The Twin Cities German Immersion school board voted late Monday to tear down the former St. Andrew’s Catholic Church in St. Paul’s Como Park neighborhood and replace it with an 18,000-square-foot addition.
While school officials say their decision follows consideration of alternatives, including buying a nearby private school, a group of neighbors says it will continue to search for ways to save what they consider a historic thread in the fabric of the neighborhood. Designed by Charles Hausler, St. Paul’s first city architect, the 1927 building is worth preserving, said neighbor Anna Mosser.
“If we had learned this building had no significance, or did not have a significant architect, then we would have walked away,” Mosser said. “Let’s not knock it down before we know what we’re losing here.”
St. Andrew’s closed in 2011. School officials, who bought the church property two years later and extensively remodeled the church into gymnasium, auditorium and classroom space, say the decision to now raze and replace it is the best way to meet the needs of a booming school.
Minnesota’s only German-immersion school has seen explosive growth since it started with just 46 students in 2005. It now enrolls more than 500 students in kindergarten through 8th grade, and the school anticipates 100 more in the future.
“This year we had over 100 families applying for admission to next year’s kindergarten class, and the school has had a substantial waitlist for several years,” said Ted Anderson, the school’s executive director.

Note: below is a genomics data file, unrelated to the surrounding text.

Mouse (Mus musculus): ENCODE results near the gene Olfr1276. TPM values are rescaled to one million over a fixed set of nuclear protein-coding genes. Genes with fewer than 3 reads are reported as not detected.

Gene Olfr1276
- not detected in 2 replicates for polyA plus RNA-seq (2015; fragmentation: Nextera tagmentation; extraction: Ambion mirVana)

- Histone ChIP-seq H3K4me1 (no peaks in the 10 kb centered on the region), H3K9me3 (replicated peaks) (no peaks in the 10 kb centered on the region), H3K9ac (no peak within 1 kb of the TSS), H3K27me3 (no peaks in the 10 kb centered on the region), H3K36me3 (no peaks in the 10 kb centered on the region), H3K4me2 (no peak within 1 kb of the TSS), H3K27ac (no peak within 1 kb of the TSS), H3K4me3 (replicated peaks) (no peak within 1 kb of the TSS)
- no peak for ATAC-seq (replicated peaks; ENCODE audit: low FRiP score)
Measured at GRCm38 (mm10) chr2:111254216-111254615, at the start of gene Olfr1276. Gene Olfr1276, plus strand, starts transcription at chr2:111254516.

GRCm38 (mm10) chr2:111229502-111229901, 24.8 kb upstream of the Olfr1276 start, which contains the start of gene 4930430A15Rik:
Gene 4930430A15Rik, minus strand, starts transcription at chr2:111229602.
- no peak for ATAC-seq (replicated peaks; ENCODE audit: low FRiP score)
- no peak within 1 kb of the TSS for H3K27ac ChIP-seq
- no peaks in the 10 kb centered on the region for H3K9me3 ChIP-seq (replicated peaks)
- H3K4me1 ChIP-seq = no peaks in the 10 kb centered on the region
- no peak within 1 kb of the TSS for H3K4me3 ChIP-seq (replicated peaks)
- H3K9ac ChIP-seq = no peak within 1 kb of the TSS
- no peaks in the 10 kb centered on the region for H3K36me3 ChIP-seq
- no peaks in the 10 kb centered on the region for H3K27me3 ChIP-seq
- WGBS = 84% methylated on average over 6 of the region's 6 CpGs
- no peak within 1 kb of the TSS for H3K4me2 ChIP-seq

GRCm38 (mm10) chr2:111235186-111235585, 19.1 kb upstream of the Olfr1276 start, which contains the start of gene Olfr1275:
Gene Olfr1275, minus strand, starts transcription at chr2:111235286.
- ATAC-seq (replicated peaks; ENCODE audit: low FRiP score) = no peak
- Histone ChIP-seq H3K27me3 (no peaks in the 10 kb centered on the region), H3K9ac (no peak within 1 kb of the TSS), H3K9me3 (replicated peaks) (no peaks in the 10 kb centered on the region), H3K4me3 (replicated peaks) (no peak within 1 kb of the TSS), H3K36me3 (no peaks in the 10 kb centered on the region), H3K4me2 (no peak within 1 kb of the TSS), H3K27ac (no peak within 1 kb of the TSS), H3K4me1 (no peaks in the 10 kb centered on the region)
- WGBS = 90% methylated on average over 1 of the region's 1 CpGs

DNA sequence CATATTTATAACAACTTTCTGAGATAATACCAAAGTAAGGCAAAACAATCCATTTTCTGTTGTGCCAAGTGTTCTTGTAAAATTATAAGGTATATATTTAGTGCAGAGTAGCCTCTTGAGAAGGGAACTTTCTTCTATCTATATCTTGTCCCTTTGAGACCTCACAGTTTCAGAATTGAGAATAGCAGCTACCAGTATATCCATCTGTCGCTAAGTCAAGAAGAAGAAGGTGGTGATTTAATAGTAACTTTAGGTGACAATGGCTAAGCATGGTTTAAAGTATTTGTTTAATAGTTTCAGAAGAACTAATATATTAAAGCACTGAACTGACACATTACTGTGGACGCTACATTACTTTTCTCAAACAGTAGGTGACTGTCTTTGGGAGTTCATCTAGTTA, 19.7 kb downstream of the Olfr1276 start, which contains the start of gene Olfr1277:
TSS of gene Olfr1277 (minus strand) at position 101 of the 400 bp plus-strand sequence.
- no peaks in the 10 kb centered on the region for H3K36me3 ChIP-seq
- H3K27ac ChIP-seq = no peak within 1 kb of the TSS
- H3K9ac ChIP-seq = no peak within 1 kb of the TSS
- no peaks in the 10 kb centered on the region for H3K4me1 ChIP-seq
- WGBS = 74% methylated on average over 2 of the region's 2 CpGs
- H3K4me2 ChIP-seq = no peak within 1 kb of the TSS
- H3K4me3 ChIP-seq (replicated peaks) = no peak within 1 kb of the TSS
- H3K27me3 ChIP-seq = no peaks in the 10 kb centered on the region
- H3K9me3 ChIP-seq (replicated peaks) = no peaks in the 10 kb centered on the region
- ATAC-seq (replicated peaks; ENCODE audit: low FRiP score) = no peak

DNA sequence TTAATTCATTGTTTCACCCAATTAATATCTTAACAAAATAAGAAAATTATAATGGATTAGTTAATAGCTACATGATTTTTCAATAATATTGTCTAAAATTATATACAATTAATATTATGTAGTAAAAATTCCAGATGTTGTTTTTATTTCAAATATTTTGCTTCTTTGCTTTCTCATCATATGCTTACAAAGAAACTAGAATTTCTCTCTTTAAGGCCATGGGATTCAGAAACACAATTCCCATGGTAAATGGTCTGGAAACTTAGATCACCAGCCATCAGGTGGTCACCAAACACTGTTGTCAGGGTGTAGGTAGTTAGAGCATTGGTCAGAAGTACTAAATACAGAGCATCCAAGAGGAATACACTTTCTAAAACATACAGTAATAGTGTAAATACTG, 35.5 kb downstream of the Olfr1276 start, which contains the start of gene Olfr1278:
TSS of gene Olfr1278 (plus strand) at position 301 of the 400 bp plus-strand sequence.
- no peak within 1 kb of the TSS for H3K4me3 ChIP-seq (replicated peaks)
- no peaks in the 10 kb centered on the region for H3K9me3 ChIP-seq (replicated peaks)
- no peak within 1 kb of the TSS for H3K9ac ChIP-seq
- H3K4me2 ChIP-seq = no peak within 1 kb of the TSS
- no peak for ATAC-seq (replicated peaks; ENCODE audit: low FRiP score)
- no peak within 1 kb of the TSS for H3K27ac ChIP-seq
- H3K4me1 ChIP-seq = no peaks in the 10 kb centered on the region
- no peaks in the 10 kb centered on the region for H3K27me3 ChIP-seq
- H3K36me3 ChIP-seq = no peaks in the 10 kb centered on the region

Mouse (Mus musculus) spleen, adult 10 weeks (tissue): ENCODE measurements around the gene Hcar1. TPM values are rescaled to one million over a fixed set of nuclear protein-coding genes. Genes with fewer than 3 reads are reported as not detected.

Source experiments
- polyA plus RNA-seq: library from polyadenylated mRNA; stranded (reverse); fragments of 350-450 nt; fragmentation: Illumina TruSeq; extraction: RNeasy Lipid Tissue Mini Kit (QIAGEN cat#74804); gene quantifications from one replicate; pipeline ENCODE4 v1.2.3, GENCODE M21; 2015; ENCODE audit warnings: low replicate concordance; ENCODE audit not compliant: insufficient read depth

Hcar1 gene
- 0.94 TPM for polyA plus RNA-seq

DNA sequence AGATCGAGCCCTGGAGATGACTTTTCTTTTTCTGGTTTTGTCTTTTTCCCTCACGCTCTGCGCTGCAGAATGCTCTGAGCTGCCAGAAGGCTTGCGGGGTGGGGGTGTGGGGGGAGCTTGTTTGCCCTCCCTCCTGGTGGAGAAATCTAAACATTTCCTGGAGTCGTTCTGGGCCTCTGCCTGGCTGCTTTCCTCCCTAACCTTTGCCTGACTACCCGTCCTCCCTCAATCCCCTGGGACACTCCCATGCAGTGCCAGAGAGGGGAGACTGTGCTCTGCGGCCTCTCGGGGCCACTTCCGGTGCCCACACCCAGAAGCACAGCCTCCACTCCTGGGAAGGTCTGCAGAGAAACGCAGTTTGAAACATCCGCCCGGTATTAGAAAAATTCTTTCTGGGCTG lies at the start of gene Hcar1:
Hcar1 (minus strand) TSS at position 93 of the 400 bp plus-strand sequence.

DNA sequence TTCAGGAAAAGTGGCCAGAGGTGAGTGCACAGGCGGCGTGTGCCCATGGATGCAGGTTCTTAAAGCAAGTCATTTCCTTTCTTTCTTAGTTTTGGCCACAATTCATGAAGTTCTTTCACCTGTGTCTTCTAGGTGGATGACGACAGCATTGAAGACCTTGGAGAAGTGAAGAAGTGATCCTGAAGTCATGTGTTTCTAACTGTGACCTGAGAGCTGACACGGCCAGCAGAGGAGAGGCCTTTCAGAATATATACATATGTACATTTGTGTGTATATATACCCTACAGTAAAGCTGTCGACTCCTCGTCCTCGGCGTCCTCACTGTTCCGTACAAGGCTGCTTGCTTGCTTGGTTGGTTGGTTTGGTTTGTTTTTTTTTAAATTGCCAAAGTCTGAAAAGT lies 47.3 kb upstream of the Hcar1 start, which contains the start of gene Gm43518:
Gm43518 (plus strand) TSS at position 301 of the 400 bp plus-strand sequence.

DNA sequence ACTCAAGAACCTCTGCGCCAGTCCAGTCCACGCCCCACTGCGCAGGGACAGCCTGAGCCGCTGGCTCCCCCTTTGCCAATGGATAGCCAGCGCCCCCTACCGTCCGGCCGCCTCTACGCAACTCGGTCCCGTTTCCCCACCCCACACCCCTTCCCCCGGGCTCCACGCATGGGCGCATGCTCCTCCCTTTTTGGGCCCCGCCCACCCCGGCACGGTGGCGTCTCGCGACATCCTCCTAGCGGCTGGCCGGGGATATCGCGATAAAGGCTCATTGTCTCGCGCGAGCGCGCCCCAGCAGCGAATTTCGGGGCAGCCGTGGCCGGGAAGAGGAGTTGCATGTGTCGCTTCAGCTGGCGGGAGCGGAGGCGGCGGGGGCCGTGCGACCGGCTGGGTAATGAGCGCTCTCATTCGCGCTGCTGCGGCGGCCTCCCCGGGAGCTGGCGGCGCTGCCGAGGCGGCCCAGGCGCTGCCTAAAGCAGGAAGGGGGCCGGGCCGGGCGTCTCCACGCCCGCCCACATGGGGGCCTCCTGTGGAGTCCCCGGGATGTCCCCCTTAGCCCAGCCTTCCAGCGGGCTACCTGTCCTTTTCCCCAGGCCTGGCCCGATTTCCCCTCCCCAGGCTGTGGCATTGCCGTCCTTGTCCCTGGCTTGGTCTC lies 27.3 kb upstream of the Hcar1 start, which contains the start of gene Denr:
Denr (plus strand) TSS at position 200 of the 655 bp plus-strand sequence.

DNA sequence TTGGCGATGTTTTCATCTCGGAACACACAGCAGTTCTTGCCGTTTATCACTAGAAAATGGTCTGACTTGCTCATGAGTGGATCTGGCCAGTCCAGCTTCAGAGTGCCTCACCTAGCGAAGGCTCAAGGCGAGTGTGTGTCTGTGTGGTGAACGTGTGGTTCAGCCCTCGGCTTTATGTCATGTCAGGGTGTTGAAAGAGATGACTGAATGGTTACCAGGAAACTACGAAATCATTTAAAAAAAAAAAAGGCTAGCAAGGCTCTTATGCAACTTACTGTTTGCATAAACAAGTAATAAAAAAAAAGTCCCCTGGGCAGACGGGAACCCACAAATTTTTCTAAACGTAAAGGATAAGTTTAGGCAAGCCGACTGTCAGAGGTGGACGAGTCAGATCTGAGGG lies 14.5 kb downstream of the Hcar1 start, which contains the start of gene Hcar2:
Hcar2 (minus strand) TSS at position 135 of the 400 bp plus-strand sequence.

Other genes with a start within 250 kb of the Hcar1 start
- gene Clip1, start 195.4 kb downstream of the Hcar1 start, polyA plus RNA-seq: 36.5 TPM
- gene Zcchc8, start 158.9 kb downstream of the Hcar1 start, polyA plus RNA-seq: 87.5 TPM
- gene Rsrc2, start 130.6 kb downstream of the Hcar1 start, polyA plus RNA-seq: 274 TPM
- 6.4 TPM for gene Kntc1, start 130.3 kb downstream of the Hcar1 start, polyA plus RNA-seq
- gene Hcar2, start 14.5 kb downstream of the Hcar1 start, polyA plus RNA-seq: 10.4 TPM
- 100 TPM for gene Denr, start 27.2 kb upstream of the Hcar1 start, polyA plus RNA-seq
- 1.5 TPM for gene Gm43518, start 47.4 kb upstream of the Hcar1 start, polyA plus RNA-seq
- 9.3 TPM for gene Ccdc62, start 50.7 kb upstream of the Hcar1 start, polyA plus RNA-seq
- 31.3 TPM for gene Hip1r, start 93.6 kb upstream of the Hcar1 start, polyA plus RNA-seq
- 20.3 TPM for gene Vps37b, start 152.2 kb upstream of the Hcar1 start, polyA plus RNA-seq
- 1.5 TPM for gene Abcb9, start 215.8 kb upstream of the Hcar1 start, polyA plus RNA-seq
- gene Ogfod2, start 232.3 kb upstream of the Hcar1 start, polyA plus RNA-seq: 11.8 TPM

Without a new facility, officials said, they not only would be forced to shoehorn students into spaces that weren’t designed as classrooms, but they could wind up pushing families away. Keeping the church space would require spending about $1.2 million on a long list of repairs, including replacing the boiler, windows, doors and terra cotta roof.
The addition, which will be built on the same footprint as the church, would cost an estimated $4 million and allow the school to better serve three 24-student sections per grade, school officials said.
“Our obligation as a board is to ensure our students receive a top-rate education supported by our mission of ‘innovative education of the whole child through German immersion’, said board Chairman Sam Walling. “To that end our focus must be to do what is right for our students and staff. We empathize with the community and their long-standing ties to the former St. Andrew’s church building. However, as a public school we cannot forgo our fiscal responsibility and fiduciary duty as stewards of the school.”
Neighbors had hoped the school would buy the underused Central Lutheran School less than a mile away, possibly splitting into two campuses. While German Immersion school officials said they spent months analyzing the possibility, they rejected the idea as too expensive.
Still, neighbors say they aren’t done fighting.
A group of neighbors, Save Historic St. Andrew’s, remains hopeful that a team of historians it has hired will help prove the building’s significance.
Said Bonnie Youngquist, a leader of the neighborhood group: “If we are not going to look out for our historic buildings, who is?”